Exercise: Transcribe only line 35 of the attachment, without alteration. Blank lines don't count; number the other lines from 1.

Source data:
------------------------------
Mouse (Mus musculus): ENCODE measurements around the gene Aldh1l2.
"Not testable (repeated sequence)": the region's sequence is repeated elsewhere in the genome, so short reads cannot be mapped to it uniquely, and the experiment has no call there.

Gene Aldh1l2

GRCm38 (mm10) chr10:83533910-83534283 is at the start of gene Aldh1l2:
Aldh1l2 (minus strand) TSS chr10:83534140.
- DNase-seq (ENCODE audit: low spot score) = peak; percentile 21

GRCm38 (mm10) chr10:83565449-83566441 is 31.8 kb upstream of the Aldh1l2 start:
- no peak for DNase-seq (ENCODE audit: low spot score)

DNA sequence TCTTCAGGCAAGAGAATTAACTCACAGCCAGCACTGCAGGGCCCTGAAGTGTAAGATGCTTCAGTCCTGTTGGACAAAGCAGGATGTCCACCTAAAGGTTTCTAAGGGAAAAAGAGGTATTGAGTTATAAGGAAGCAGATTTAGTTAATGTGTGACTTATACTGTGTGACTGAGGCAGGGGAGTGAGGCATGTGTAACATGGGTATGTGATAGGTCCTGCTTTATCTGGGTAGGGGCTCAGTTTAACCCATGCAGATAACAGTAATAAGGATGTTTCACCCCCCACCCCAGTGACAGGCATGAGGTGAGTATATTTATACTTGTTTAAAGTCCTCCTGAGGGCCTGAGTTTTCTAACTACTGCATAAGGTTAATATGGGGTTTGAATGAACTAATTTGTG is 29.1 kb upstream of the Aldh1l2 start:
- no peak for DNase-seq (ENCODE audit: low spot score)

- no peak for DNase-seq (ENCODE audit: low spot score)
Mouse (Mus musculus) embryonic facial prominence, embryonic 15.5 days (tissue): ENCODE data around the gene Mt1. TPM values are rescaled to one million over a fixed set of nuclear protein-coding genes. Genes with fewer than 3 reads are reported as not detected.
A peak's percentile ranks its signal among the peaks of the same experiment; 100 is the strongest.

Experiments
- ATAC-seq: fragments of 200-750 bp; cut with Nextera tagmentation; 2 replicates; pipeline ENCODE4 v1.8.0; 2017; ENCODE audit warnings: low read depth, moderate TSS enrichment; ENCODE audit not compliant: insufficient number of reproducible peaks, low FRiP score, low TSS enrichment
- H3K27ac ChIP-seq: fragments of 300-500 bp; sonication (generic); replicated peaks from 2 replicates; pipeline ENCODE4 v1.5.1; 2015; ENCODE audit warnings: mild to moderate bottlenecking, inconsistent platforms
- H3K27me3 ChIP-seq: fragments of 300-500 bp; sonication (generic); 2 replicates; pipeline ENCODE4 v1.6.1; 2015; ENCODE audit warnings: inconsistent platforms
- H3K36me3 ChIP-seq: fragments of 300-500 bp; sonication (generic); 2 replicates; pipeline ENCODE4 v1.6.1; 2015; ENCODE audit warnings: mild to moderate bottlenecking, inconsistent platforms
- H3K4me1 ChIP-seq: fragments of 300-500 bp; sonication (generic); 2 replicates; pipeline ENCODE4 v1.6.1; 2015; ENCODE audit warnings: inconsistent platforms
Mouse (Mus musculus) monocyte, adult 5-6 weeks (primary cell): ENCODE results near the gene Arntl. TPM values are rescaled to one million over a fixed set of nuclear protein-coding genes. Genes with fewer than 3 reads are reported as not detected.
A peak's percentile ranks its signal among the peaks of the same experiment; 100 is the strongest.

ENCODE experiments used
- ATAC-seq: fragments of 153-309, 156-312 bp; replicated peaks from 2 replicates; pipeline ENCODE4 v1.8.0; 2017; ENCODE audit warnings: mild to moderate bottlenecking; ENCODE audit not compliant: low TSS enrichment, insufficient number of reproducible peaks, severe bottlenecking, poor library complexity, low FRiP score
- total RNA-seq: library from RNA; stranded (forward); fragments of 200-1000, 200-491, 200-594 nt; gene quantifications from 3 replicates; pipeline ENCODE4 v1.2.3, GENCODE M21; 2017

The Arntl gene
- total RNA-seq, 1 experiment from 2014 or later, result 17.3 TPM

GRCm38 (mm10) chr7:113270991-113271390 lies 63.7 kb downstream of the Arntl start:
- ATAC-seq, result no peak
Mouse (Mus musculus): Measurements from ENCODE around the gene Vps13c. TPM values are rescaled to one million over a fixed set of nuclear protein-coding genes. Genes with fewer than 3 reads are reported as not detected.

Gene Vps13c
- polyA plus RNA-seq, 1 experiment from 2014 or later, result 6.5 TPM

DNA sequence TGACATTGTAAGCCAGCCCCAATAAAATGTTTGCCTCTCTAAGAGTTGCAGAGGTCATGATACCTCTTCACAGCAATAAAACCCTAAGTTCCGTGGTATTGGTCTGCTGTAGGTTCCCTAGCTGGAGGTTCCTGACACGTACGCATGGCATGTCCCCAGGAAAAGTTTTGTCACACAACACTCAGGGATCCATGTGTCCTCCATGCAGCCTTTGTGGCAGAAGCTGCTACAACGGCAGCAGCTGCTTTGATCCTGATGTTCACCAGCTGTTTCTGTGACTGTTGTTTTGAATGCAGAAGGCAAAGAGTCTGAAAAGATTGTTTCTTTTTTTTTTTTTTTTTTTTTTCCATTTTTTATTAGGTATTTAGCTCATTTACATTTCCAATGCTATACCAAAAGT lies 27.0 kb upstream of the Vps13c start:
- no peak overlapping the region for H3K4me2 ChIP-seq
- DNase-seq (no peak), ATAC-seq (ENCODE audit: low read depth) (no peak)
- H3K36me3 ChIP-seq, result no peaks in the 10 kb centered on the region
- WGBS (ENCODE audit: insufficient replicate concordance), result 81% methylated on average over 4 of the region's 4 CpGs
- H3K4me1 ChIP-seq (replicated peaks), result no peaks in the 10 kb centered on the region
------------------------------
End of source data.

- H3K36me3 ChIP-seq, result no peaks in the 10 kb centered on the region